2. Algorithm aversion: people erroneously avoid algorithms after seeing them err.

    PubMed

    Dietvorst, Berkeley J; Simmons, Joseph P; Massey, Cade

    2015-02-01

    Research shows that evidence-based algorithms more accurately predict the future than do human forecasters. Yet when forecasters are deciding whether to use a human forecaster or a statistical algorithm, they often choose the human forecaster. This phenomenon, which we call algorithm aversion, is costly, and it is important to understand its causes. We show that people are especially averse to algorithmic forecasters after seeing them perform, even when they see them outperform a human forecaster. This is because people more quickly lose confidence in algorithmic than human forecasters after seeing them make the same mistake. In 5 studies, participants either saw an algorithm make forecasts, a human make forecasts, both, or neither. They then decided whether to tie their incentives to the future predictions of the algorithm or the human. Participants who saw the algorithm perform were less confident in it, and less likely to choose it over an inferior human forecaster. This was true even among those who saw the algorithm outperform the human.

  3. A successful anaemia management algorithm that achieves and maintains optimum haemoglobin status.

    PubMed

    Benton, Sharon

    2008-06-01

    The paper describes the need for the introduction of an anaemia management algorithm. It discussed the problems which the unit had in constant reviewing and re-prescribing ESA to maintain optimum haemoglobin levels for the unit's patients. The method used to create and use the algorithm is explained. The findings demonstrate the beneficial effects of using the algorithm. The paper concludes with the recommendation that algorithms should be more widely used for better treatment outcomes.

  4. Highly Scalable Matching Pursuit Signal Decomposition Algorithm

    NASA Technical Reports Server (NTRS)

    Christensen, Daniel; Das, Santanu; Srivastava, Ashok N.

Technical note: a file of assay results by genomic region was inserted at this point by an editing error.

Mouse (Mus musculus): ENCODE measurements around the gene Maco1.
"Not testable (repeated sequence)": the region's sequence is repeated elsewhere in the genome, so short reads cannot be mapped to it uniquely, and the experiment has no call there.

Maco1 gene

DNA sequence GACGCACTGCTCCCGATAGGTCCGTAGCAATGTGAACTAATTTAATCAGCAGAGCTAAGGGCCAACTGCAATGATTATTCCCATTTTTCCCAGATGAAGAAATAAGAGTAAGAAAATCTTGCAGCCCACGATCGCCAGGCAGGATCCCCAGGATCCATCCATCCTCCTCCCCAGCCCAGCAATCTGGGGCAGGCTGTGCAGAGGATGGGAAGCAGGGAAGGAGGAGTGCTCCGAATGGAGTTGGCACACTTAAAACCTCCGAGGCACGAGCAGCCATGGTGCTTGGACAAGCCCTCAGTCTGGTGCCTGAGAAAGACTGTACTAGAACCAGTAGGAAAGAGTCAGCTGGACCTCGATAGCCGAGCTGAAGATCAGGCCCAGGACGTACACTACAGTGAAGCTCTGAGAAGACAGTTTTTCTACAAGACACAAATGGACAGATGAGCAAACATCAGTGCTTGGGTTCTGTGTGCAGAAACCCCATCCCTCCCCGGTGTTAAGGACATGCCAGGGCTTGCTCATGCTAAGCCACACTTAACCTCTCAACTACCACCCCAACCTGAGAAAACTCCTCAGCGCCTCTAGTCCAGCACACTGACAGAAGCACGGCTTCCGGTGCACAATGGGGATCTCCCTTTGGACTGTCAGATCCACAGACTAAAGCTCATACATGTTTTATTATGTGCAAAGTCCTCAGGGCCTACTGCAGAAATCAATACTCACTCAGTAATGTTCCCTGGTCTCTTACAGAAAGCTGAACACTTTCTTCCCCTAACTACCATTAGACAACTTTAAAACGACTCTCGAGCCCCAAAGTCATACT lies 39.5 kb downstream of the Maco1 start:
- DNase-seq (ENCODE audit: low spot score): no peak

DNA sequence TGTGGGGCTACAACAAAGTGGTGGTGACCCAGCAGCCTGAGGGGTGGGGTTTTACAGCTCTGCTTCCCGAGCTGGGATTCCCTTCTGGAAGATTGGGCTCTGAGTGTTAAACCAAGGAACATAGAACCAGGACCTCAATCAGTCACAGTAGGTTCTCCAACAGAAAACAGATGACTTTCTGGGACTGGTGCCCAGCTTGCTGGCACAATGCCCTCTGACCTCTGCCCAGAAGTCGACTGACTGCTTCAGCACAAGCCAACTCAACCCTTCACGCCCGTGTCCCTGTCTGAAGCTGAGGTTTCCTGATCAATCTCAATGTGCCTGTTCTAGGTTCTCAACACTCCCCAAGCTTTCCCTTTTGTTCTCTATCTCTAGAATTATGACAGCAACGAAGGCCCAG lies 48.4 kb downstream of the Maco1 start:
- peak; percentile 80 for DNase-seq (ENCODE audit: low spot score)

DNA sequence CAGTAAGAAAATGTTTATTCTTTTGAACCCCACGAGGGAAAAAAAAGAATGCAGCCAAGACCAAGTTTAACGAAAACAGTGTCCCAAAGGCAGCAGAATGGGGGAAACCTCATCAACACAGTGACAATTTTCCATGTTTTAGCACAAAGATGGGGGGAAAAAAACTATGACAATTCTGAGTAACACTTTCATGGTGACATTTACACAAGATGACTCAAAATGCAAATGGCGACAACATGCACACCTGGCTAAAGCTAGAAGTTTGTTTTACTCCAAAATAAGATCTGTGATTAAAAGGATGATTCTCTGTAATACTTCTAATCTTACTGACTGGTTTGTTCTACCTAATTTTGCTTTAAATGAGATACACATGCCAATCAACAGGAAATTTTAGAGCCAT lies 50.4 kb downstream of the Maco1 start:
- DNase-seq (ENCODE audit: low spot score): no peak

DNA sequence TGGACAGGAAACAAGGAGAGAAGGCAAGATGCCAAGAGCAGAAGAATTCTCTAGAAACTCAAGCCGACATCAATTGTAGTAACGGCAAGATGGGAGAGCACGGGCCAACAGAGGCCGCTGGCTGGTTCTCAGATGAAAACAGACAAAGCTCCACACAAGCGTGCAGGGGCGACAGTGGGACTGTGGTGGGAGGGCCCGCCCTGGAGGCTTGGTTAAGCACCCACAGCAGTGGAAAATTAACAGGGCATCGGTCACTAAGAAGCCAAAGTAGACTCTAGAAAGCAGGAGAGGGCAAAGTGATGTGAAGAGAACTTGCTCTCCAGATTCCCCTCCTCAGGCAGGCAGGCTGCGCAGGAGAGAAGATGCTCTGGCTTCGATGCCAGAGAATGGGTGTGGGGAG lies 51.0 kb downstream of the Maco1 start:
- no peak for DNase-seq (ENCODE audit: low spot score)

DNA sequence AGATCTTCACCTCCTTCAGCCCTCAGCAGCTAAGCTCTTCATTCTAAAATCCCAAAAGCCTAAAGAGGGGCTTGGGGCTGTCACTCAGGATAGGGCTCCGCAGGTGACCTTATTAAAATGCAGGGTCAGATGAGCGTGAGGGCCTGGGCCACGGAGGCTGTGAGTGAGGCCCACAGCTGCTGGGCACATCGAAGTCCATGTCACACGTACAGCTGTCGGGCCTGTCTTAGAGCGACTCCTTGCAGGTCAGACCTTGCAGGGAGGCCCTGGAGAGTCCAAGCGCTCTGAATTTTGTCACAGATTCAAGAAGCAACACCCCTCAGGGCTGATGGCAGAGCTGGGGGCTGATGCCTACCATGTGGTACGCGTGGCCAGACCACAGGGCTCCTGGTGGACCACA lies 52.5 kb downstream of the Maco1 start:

2009-01-01

    Matching Pursuit Decomposition (MPD) is a powerful iterative algorithm for signal decomposition and feature extraction. MPD decomposes any signal into linear combinations of its dictionary elements or atoms . A best fit atom from an arbitrarily defined dictionary is determined through cross-correlation. The selected atom is subtracted from the signal and this procedure is repeated on the residual in the subsequent iterations until a stopping criterion is met. The reconstructed signal reveals the waveform structure of the original signal. However, a sufficiently large dictionary is required for an accurate reconstruction; this in return increases the computational burden of the algorithm, thus limiting its applicability and level of adoption. The purpose of this research is to improve the scalability and performance of the classical MPD algorithm. Correlation thresholds were defined to prune insignificant atoms from the dictionary. The Coarse-Fine Grids and Multiple Atom Extraction techniques were proposed to decrease the computational burden of the algorithm. The Coarse-Fine Grids method enabled the approximation and refinement of the parameters for the best fit atom. The ability to extract multiple atoms within a single iteration enhanced the effectiveness and efficiency of each iteration. These improvements were implemented to produce an improved Matching Pursuit Decomposition algorithm entitled MPD++. Disparate signal decomposition applications may require a particular emphasis of accuracy or computational efficiency. The prominence of the key signal features required for the proper signal classification dictates the level of accuracy necessary in the decomposition. The MPD++ algorithm may be easily adapted to accommodate the imposed requirements. Certain feature extraction applications may require rapid signal decomposition. The full potential of MPD++ may be utilized to produce incredible performance gains while extracting only slightly less energy than the

  5. ICESat-2 / ATLAS Flight Science Receiver Algorithms

    NASA Astrophysics Data System (ADS)

    Mcgarry, J.; Carabajal, C. C.; Degnan, J. J.; Mallama, A.; Palm, S. P.; Ricklefs, R.; Saba, J. L.

    2013-12-01